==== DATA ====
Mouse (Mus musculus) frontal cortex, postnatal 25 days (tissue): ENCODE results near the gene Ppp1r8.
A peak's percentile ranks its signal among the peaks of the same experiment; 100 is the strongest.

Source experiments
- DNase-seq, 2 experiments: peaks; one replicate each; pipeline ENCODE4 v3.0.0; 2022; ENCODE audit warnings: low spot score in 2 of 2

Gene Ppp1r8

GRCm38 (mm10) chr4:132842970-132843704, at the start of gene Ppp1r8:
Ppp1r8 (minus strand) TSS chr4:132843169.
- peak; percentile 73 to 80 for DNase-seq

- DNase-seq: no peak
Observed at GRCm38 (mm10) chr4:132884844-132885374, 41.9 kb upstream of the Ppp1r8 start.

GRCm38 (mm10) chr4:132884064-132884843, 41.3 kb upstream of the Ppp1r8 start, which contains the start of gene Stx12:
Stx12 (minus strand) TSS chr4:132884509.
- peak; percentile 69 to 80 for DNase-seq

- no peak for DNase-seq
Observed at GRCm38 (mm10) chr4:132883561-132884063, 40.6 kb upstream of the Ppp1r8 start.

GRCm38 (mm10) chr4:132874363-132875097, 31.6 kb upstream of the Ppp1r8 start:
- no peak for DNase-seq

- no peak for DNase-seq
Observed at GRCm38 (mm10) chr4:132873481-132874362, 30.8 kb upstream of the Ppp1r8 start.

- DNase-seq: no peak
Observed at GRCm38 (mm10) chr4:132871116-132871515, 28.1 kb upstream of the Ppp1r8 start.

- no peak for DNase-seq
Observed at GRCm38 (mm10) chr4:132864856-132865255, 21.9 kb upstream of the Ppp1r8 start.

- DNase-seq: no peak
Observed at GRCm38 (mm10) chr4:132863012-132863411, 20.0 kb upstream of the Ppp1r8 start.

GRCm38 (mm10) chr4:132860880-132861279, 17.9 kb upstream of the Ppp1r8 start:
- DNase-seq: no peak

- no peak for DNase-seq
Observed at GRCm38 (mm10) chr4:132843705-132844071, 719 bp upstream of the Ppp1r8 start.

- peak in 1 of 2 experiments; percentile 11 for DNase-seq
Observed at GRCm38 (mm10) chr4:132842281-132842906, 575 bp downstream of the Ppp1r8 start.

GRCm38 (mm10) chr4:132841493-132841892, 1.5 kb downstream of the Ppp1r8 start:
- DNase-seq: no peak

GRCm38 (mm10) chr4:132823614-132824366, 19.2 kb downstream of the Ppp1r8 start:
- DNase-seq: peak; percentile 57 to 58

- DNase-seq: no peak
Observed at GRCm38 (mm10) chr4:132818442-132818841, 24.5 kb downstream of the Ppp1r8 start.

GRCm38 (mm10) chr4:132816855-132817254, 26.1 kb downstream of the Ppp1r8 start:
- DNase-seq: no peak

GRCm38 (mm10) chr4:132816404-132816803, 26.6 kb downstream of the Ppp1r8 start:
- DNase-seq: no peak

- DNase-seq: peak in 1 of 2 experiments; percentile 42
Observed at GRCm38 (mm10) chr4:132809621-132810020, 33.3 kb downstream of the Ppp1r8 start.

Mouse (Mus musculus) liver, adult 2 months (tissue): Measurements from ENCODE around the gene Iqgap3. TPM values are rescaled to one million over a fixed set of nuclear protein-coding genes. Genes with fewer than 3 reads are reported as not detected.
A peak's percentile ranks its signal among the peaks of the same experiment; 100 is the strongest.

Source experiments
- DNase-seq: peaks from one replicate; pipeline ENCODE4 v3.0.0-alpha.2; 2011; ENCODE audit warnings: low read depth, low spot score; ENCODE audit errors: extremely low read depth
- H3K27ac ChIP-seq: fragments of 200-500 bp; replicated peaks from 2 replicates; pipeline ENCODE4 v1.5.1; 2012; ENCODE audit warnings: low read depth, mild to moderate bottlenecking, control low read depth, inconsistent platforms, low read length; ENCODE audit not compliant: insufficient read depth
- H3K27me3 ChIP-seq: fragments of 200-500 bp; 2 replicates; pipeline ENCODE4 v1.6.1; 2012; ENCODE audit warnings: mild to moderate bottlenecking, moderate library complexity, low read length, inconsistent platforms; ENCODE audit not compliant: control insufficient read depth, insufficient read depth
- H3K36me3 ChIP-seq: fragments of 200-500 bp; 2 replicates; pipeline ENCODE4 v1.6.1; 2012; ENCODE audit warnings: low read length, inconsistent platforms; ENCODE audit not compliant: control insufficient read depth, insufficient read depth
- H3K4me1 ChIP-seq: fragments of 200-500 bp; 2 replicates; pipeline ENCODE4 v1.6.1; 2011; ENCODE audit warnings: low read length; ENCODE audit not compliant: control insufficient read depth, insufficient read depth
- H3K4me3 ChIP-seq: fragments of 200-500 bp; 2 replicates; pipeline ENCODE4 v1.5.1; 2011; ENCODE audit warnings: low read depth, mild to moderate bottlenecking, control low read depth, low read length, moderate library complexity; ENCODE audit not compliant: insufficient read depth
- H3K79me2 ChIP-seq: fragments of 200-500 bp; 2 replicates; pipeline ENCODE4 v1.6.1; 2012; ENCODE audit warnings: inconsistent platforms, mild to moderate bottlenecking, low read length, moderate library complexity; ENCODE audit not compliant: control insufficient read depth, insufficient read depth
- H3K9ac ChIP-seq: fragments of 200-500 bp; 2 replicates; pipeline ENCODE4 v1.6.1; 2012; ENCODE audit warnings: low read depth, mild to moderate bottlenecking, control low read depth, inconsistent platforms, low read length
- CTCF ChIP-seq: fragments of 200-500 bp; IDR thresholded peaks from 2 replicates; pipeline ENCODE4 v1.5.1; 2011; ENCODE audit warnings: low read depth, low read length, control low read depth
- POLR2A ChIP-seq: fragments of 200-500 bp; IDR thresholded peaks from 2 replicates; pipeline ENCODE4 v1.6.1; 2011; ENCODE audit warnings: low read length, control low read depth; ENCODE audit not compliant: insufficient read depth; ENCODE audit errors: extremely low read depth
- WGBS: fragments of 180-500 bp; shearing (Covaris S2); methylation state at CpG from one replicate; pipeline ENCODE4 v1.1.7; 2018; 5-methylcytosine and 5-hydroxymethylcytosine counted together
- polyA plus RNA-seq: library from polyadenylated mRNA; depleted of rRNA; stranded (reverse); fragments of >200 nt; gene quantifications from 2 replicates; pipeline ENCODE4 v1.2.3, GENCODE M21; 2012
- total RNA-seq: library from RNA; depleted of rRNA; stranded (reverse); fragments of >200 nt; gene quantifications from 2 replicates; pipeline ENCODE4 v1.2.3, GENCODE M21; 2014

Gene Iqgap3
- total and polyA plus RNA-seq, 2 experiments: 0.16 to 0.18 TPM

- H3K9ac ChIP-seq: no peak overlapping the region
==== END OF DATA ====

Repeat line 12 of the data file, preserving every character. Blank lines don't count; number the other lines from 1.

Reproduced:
Stx12 (minus strand) TSS chr4:132884509.